Welcome to the club.

          If the clown blocks enough of us there will be a moment of celebration. He will have created his own echo chamber and won’t be able to see us all ripping the pish outta the verbal diarrhea he continually spews.

        • Susan

          Bye.

          *yawn*

        • Otto

          If only…

        • eric

          Yep. According to US law (specifically, 8 US code #1158), any alien who is physically in the US may apply for asylum within the first year of entry. They do not become an illegal alien or a lawbreaker until their petition is denied and then they stay anyway. Punishing asylum-seekers, throwing them in jail, separating family members, it’s IMO the analog of the US’ internment of Japanese Americans in WWII; not legal when it was started, though possibly made legal at some point afterwards by conservative legal courts.

        • eric

          “Pain and suffering have come into your life, but remember pain, sorrow, suffering are but the kiss of Jesus – a sign that you have come so close to Him that He can kiss you.” – Mother Teresa

          “Beloved, think it not strange concerning the fiery trial which is to try you, as though some strange thing happened unto you: But rejoice, inasmuch as ye are partakers of
          Christ’s sufferings” 1 Peter 4:12

          “And whoever does not carry their cross and follow me cannot be my disciple”. Luke 14:27

          ““Therefore the elect shall go forth…to see the torments of the impious, seeing which they will not be grieved, but will be satiated with joy at the sight of the unutterable calamity of the impious.” Peter Lombard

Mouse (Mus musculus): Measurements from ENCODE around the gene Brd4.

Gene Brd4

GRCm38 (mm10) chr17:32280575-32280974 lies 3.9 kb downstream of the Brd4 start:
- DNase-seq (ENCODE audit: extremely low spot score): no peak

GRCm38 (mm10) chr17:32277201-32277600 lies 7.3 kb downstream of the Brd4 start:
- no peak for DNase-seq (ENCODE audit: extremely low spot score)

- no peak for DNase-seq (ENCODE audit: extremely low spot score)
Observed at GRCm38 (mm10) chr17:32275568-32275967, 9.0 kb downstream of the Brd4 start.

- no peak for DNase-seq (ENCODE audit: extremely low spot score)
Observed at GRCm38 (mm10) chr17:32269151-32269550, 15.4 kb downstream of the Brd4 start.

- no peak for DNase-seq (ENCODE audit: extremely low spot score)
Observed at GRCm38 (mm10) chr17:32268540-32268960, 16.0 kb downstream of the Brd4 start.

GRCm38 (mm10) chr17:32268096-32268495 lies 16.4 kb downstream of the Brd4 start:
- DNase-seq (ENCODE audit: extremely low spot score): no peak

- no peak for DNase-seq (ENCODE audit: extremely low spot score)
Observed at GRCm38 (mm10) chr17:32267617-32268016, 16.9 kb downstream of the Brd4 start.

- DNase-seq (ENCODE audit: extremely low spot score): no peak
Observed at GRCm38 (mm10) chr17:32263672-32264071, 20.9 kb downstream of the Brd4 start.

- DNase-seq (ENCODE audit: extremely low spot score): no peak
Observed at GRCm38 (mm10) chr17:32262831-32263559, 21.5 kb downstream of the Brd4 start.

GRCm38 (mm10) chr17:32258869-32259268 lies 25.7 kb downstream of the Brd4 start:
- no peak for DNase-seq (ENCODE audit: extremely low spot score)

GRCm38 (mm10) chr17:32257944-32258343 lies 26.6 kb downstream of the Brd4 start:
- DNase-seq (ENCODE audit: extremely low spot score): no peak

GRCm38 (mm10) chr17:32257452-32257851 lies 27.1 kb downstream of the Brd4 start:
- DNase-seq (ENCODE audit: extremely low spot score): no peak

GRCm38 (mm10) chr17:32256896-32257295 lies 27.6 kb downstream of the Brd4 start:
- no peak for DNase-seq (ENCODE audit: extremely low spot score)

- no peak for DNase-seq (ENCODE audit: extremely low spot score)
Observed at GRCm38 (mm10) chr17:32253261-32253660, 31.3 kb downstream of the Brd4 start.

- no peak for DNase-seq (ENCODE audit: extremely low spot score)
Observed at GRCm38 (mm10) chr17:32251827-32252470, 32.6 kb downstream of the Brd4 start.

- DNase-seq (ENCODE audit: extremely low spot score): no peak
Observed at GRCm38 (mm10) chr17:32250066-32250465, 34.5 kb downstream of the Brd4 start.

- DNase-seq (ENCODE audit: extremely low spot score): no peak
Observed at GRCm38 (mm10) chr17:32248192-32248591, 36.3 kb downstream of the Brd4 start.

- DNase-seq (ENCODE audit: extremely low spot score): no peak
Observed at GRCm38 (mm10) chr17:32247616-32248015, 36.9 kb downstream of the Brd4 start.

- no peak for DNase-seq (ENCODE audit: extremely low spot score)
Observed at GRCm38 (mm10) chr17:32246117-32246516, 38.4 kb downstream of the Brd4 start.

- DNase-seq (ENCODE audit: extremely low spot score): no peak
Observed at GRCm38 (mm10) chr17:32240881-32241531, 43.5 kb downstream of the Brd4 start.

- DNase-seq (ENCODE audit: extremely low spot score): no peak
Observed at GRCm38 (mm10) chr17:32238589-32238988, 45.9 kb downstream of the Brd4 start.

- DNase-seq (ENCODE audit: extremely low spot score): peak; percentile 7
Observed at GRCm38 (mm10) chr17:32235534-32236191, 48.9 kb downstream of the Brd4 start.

“In order that the happiness of the saints may be more delightful to them and that they may render more copious thanks to God for it, they are allowed to see perfectly the sufferings of the damned. . .So that they may be urged the more to praise God. . .The saints in heaven know distinctly all that happens. . .to the damned.” Thomas Aquinas.

        • skl

          If your Mother Teresa, Peter, Thomas Aquinas, etc. thought their
          making children suffer and die was moral, thought that was what their god wanted them to do to children, then you’d have a point.

        • Greg G.

          One woman under Mother Teresa’s care asked her to tell Jesus to stop kissing her.

          ETA to add a missing word a half hour after posting.

        • ildi

          But why take the lives of innocent children? The terrible totality of the destruction was undoubtedly related to the prohibition of assimilation to pagan nations on Israel’s part. In commanding complete destruction of the Canaanites, the Lord says, “You shall not intermarry with them, giving your daughters to their sons, or taking their daughters for your sons, for they would turn away your sons from following me, to serve other gods” (Deut 7.3-4). This command is part and parcel of the whole fabric of complex Jewish ritual law distinguishing clean and unclean practices. To the contemporary Western mind many of the regulations in Old Testament law seem absolutely bizarre and pointless: not to mix linen with wool, not to use the same vessels for meat and for milk products, etc. The overriding thrust of these regulations is to prohibit various kinds of mixing. Clear lines of distinction are being drawn: this and not that. These serve as daily, tangible reminders that Israel is a special people set apart for God Himself.

          By setting such strong, harsh dichotomies God taught Israel that any assimilation to pagan idolatry is intolerable. It was His way of preserving Israel’s spiritual health and posterity. God knew that if these Canaanite children were allowed to live, they would spell the undoing of Israel. The killing of the Canaanite children not only served to prevent assimilation to Canaanite identity but also served as a shattering, tangible illustration of Israel’s being set exclusively apart for God.